Many autonomous driving stacks are modular. In fact, modular designs worked best at the time of writing. Explicit decomposition of autonomous driving into modules has one disadvantage though: each module such as lane marking detection, path planning, and control has to be designed separately. This is quite labour-intensive.
In order to generate a simpler model, end-to-end learning approaches have been proposed, which optimize all processing steps simultaneously. One of them is End-to-end Conditional Imitation Learning. Imitation learning tries to mimic the behavior of an expert (in this case a human driver). It aims to directly generalize the expert strategy observed in the demonstrations to unvisited states, which is achieved by regression, e.g., steering angle regression. The autonomous driving system can’t know everything from demonstration only. There are a few problems that need to be tackled in imitation learning. This blog post on Medium describes the challenges and how we tackled them.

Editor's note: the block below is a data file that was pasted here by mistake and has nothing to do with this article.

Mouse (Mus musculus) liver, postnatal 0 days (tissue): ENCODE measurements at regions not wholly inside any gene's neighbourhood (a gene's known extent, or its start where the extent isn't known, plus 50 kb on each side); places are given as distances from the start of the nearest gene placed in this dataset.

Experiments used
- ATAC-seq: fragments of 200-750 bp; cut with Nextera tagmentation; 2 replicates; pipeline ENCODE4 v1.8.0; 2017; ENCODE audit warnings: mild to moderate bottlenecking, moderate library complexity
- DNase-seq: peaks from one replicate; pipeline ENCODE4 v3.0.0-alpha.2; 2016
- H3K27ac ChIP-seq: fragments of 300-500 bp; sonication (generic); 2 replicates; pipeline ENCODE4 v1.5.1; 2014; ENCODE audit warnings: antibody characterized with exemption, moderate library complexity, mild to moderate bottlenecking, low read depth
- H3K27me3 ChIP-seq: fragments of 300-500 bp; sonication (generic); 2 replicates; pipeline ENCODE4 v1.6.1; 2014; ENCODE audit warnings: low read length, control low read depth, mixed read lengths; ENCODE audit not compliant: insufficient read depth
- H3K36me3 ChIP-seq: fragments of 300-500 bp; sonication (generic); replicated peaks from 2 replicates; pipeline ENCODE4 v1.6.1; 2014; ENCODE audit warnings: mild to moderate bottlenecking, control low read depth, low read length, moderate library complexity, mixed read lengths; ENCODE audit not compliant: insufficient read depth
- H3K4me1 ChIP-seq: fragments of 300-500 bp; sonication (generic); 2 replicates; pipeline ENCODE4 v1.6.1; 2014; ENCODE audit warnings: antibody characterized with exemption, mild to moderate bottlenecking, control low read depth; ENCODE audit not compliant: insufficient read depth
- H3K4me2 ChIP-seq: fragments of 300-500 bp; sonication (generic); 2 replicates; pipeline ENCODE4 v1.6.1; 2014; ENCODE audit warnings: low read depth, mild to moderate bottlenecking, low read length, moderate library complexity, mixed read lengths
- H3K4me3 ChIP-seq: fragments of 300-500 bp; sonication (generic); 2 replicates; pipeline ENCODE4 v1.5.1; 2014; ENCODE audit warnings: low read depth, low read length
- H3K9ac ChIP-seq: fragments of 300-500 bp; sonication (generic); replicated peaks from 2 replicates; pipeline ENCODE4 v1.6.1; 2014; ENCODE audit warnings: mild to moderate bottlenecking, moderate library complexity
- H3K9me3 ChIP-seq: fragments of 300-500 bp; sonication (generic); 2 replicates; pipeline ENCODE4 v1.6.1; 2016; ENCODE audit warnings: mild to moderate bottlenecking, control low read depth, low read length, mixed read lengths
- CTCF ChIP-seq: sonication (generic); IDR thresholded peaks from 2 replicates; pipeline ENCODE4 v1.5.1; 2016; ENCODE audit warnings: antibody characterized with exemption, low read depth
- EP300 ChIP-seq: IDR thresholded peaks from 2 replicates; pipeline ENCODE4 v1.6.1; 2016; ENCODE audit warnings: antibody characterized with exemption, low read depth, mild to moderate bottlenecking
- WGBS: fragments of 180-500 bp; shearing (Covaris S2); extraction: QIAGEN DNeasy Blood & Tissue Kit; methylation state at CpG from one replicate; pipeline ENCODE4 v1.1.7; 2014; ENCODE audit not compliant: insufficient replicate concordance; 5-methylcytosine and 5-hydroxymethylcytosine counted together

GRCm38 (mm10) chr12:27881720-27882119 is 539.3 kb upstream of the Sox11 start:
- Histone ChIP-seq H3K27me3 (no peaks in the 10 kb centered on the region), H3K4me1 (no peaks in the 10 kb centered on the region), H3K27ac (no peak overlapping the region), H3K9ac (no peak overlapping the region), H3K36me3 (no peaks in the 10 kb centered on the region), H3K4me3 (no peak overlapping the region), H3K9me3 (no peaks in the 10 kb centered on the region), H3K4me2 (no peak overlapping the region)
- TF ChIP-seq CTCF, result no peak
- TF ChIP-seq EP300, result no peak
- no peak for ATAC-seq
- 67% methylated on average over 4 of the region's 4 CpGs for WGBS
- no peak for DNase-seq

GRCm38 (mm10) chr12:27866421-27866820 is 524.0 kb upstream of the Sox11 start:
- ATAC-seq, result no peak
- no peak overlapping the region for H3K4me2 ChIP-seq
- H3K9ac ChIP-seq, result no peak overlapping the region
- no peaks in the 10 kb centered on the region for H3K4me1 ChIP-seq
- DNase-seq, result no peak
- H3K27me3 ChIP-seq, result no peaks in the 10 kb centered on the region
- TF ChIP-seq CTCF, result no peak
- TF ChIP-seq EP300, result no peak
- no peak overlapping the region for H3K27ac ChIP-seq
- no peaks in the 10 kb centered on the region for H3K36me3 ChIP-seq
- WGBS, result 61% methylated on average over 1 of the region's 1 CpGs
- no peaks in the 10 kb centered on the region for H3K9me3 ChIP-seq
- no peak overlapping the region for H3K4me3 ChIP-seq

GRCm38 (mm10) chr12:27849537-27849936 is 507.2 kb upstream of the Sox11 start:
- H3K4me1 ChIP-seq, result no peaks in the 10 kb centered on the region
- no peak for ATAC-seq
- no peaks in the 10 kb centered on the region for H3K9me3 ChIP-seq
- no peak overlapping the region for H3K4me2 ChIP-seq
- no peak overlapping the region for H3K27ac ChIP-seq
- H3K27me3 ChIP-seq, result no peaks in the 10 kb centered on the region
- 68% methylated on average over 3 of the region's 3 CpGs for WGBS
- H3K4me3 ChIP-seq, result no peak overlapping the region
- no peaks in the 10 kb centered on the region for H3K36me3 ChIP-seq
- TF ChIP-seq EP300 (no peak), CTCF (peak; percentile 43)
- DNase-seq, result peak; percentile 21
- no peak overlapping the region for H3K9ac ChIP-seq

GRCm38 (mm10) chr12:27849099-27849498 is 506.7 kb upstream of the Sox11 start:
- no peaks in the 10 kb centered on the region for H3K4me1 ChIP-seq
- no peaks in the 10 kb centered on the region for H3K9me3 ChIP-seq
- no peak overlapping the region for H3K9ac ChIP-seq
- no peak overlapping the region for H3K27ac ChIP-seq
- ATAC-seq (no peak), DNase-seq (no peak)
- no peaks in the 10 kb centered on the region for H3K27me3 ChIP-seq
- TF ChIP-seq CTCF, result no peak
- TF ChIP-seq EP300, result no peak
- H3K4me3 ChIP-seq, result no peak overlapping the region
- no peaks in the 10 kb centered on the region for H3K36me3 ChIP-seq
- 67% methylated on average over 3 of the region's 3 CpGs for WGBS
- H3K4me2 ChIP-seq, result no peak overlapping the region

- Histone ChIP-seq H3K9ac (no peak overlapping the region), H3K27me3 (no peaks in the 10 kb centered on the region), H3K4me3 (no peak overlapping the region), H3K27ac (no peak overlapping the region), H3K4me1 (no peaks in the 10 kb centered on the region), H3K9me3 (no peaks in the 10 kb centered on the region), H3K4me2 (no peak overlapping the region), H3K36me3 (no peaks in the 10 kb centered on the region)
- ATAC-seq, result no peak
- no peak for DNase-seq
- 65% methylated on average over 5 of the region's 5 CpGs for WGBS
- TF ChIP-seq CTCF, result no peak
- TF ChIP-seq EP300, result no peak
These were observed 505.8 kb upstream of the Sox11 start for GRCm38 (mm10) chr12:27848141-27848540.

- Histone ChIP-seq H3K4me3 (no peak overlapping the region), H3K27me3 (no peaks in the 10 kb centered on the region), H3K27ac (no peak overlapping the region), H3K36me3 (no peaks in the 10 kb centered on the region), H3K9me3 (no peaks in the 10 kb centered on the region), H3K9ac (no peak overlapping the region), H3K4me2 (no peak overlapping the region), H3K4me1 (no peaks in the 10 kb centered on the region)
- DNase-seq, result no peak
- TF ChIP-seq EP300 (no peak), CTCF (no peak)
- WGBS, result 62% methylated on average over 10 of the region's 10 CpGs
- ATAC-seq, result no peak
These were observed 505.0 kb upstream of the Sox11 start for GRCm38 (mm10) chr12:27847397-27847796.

During my work at Merantix, we needed a simple autonomous driving algorithm that our testing system can interact with. We wanted to use the algorithm presented in the End-to-end Conditional Imitation Learning paper. The paper only included inference code, but we wanted to be able to train the deep network from scratch. Therefore, I implemented the algorithm described in the paper using Tensorflow and matched the results of the paper. Find the code on GitHub.
Tensorflow, Python, Docker